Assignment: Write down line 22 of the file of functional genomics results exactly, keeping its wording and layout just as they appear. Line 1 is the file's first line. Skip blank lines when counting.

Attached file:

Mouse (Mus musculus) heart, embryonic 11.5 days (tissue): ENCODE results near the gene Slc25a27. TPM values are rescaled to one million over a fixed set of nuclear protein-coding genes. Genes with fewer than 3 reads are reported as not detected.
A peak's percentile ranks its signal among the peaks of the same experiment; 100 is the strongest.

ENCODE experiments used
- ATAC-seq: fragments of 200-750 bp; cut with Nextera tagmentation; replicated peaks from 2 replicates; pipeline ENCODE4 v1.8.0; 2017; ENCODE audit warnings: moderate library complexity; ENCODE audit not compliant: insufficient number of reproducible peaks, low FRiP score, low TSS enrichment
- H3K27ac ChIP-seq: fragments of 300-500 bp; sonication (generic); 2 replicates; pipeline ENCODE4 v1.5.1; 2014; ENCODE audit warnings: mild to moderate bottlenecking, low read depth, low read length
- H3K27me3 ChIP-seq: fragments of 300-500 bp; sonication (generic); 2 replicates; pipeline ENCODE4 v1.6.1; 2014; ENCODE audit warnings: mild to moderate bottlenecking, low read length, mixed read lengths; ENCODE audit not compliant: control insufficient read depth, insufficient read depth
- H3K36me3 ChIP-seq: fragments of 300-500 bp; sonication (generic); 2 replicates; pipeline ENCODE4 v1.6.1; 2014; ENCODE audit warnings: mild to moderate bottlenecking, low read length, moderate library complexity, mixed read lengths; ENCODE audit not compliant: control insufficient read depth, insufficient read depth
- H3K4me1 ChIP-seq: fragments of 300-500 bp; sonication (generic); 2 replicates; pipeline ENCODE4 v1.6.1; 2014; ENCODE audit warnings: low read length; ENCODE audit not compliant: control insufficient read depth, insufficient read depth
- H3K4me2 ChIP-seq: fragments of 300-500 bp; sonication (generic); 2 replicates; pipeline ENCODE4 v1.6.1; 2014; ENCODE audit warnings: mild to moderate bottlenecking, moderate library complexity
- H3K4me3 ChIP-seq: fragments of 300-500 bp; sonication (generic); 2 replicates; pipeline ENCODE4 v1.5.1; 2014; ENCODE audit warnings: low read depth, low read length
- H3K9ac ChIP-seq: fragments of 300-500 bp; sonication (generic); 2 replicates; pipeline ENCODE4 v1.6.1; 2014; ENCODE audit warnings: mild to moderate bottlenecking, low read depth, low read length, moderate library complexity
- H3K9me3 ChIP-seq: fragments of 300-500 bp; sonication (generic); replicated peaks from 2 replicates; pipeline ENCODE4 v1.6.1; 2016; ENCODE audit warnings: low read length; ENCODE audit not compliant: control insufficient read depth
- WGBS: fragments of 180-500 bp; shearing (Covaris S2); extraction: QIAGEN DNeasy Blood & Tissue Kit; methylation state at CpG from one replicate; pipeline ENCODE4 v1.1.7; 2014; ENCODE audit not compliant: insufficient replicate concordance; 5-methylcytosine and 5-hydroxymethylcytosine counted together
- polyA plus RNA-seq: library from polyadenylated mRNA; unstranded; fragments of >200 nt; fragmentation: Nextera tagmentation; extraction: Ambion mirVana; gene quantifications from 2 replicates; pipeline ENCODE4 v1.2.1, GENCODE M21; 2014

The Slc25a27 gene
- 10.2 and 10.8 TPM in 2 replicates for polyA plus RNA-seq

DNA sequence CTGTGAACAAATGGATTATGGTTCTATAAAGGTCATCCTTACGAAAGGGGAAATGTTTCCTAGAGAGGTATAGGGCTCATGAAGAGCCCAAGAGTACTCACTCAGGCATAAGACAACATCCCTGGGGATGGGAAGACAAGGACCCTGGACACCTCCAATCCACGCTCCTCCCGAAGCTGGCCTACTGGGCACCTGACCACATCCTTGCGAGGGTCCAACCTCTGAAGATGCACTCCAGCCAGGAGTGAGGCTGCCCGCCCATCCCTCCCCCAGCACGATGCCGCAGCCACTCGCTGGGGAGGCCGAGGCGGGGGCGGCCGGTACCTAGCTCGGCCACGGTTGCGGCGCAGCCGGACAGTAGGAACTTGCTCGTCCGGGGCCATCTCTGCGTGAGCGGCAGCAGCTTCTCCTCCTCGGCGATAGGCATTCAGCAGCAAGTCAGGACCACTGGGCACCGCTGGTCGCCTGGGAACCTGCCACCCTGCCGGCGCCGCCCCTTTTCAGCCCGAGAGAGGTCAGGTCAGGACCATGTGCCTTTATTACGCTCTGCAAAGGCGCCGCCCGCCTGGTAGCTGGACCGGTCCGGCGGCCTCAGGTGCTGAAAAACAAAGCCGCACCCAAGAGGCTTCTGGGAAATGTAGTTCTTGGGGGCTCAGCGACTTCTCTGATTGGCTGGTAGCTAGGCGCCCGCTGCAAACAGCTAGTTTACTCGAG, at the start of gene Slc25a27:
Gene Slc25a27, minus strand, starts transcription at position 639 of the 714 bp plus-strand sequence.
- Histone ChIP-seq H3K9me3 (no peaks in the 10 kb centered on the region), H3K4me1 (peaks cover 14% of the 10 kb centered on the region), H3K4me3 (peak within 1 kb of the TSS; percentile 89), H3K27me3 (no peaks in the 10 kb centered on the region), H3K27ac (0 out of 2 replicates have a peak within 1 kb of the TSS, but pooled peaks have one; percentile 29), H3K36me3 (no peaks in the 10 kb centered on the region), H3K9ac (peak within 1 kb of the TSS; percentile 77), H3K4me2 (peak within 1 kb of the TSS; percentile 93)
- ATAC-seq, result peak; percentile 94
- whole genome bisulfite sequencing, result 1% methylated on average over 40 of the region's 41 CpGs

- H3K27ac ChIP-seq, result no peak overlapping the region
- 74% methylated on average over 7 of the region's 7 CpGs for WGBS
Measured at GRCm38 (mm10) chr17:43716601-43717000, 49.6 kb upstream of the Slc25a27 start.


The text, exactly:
- H3K27ac ChIP-seq, result no peak overlapping the region